Posted by  on  01/25  at  08:30 PM
  14. Michael, I’d be intensely flattered to be quoted by you. In fact, I’m all atwitter to be asked! Thanks.

    Posted by Ancrene Wiseass  on  01/25  at  10:52 PM
  15. I just have to say this, by way of confession (and David, I hope you’re listening):  Al Lingis showed “In the Realm of the Senses” to an undergraduate ethics course, and I believe he is responsible for 16 of the 18 complaints.  I underreported my own experience of that day.  No amount of reporting can do it justice.  It happened.  It really happened.

    Posted by Penn State Alum  on  01/25  at  11:31 PM
  16. Al Lingis showed “In the Realm of the Senses” to an undergraduate ethics course

    Oh.  My.  God.  And students are complaining about a little Keynesian economics here and there?  Seriously, Alum, I’m feeling uncomfortable and threatened just sitting here reading about your viewing of that film.  In fact, I think I should sue you.

    Posted by Michael  on  01/25  at  11:41 PM
  17. I think you should sue, Michael. I should also have sued my film TA for showing “Wavelength.”

    Posted by  on  01/26  at  12:27 AM
  18. I think it is perfectly reasonable to assume that students were terrorized into not reporting liberal bias.  After all, I have seen no proof that the 13 complainers were not dismembered by a liberal, bearded, saw-wielding professor in a maroon shirt.

    Posted by  on  01/26  at  11:24 AM
  19. ...or beaten bloody by long-haired, bespectacled, hocky-playing associates of his.

    Posted by  on  01/26  at  11:26 AM
  20. Old time pedagogy, Njorl!  Toe Blake!  Eddie Shore!

    Posted by Michael  on  01/26  at  11:53 AM
  21. Liberal bias in American colleges and universities? Louis Hartz is laughing in his grave. Disagreement with Horowitz and Jones has to come from the relative left because the ideological shift they represent is so far to the intolerant brown-shirted, Christian right. Relatedly, I heard a Senator argue this morning that Sam Alito will serve as a corrective to the left-wing excesses of the Supreme Court. And, yes, he meant the left-wing excesses of the Rehnquist Court.

    Posted by  on  01/26  at  01:49 PM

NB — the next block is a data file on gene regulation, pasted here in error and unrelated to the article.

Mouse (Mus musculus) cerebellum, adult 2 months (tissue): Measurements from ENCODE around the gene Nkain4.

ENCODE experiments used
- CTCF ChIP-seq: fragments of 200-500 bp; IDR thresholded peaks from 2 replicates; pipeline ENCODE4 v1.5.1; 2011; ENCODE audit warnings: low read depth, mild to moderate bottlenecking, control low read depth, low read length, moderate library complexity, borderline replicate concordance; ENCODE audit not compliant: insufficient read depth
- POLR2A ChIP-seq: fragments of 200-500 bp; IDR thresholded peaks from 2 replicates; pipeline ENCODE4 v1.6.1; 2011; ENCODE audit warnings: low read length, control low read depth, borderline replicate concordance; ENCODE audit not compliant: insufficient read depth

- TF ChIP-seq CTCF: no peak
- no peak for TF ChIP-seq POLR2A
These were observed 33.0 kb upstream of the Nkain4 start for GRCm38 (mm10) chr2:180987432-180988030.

22. Chris, no doubt that senator—Cornyn? Coburn?—was referring to Socialist Workers Party v. Wal-Mart (2003), in which the Supreme Court abolished private property and established “worker’s councils” throughout the United States.  Alito will have his work cut out for him, I assure you.

    Posted by Michael  on  01/26  at  02:41 PM
  23. Nice illustration, Michael. I love teaching the SWP v. Walmart case. Majority opinion by William “Fidel” Rehnquist, with concurrences by Clarence “Che” Thomas and Antonin “the Chin like Rosa Luxemburg” Scalia. You can google this opinion from anywhere except China.

    Posted by  on  01/26  at  03:15 PM
  24. Liberal bias?? Oh damn, i thought this thread was about the under/over reporting of sexual “harrassment” on college campuses that was followup to yesterday’s long press report of release of the new study.

    http://www.news-leader.com/apps/pbcs.dll/article?AID=/20060126/NEWS01/601260353

    Sorry, never mind.  Isn’t liberal bias a style of cutting women’s fashions along lines that are more conservative and close to the vest, so to speak???? NO?  Wrong again eh??

    Posted by  on  01/26  at  07:24 PM
  25. This is off topic, but Michael asked this in a previous thread:

    ``Maybe there is a connection between aesthetics and politics after all.  Hey, does anyone know if Stalin liked beauty?’’

    Answer, at least some. In the 1930’s Stalin was so taken by a performance of Beethoven’s 9th in Moscow, that he ordered that the Orchestra and Chorus repeat the entire work as an encore. Aside from this, and the fact that he did not like the opera Lady Macbeth of Mtensk, and had it banned, I know naught else.

    Posted by Paul Lyon  on  01/27  at  03:32 AM
  26. Also, Rosa Luxemburg liked the songs of Hugo Wolf.

    Posted by Paul Lyon  on  01/27  at  04:02 AM
  27. So...on the second go through, did Stalin ask them to skip ahead a bit during the third movement?

    Posted by  on  01/27  at  09:42 AM
  28. Stalin liked Mozart, too. Here is a little blurb recapitulating a story Solomon Volkov tells in his Shostakovich book. P.S.: I am not taking a position, in this post, on Volkov’s accuracy/inaccuracy. Michael doesn’t need the public opinion riot.

    http://www.austinchronicle.com/issues/dispatch/2004-02-13/music_feature3.html

    Posted by david ross mcirvine  on  01/27  at  11:50 PM
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  32. I come to know Adam Smeltz of the Centre Daily Times reported earlier this week on the “coma” that State College suffers through during the Spring Break holiday

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  33. I would have preferred that the article had prefaced my quote with something like, “When asked about critics’ claims that students were underreporting bias, Michael Berube said it was ‘possible’. . . .” But Mr. Smeltz covered a great deal of material in very little space, and made it clear, over the course of the article, that I wasn’t actually saying that there’s a vast silent majority of persecuted students out there.